Lifting the Barn. Together we can do it.
Even if you skip today’s post, don’t miss this video of several hundred people moving a barn in Nebraska.
is my favorite “Pamoja” story:
Herman Ostry’s barn floor was under twenty-nine inches of water because of a rising creek. The Bruno, Nebraska farmer invited a few friends to a “barn raising.” He needed to move his entire 17,000 pound barn to a new foundation more than 143 feet away. His son Mike devised a latticework of steel tubing, and nailed, bolted, and welded it on the inside and the outside of the barn. Hundreds of handles were attached.
After one practice lift, 344 volunteers slowly walked the barn up a slight incline, each supporting less than fifty pounds. In just three minutes, the barn was on its new foundation.
It is summed up in this statement: I have to do this alone and I can’t do it by myself.
What does Africa have to do with a barn in Nebraska?
The principle is the same.
We’re lifted together.
Ministry in Chadan (South Sudan and southern Chad) is way too heavy to lift alone. It can be difficult, frustrating, scary, and wonderful.
All in the same day.
As you pray, you help lift the barn.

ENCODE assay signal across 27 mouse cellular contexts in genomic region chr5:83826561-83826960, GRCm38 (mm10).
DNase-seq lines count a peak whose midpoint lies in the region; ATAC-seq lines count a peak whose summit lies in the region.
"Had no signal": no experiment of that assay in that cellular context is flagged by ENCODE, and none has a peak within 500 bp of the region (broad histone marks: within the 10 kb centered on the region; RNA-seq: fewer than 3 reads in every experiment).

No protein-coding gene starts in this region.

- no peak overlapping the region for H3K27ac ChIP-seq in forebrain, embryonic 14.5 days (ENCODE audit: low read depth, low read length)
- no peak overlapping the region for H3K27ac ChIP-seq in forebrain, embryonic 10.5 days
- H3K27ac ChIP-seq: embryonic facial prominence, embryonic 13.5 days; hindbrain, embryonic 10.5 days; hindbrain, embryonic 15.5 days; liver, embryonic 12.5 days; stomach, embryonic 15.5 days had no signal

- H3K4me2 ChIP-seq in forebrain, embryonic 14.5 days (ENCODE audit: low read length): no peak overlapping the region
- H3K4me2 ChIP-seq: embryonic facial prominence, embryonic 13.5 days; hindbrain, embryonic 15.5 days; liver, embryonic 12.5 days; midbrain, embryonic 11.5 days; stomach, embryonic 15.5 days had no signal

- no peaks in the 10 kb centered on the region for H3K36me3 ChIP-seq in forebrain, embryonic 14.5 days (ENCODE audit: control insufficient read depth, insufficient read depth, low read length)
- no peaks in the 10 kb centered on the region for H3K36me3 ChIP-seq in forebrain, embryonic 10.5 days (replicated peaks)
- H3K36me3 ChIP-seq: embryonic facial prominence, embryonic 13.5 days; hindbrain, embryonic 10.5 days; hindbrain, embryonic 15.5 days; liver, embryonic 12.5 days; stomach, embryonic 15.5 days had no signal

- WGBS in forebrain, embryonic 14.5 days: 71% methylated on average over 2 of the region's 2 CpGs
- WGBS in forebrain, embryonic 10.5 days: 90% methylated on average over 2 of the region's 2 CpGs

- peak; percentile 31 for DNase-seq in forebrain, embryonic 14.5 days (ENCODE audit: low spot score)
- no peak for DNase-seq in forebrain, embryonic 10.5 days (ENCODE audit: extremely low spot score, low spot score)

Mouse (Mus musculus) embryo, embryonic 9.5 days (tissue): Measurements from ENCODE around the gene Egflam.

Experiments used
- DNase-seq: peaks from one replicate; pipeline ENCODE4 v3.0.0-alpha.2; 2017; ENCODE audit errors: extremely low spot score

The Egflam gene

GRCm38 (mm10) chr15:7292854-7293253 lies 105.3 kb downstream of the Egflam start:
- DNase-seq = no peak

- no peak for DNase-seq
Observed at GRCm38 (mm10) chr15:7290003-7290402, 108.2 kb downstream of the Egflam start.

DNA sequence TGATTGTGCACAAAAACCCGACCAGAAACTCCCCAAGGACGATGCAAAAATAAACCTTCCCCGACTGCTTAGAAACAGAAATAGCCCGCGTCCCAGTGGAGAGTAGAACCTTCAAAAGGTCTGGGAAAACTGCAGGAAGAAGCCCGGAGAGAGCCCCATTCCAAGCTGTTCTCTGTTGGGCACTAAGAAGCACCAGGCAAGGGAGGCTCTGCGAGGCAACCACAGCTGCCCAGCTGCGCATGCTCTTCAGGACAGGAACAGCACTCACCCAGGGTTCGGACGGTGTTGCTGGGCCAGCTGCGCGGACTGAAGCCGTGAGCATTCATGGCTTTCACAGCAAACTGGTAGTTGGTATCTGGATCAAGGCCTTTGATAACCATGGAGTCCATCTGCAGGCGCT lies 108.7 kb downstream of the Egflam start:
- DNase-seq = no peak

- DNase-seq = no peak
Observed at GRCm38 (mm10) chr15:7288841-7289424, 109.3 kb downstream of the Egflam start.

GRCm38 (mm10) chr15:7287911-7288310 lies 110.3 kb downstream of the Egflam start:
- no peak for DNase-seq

As you give through Lottie Moon and the Cooperative Program, you are lifting together.
As you send workers to this harvest field, you are helping.
We often say, “Africa will never be Gospel-reached by white people.”
But I also believe we Westerners can, and should, be involved in reaching folks here.
You’ve helped lift and we thank you.
We’ve moved the barn part of the way.
There’s a great distance yet to be covered.
Can you hang around and help us move a little more?
I knew you’d say yes.
“I have to do this myself and I can’t do it alone.”
What a paradoxical statement.
Today’s story is about the tension between owning a task and sharing it.
That leads us to today’s word.
It’s my favorite Swahili word.
It means “together.”
You can read more on the background of the amazing barn move at http://www.ign.com/boards/threads/barn-moving-in-nebraska.452645599/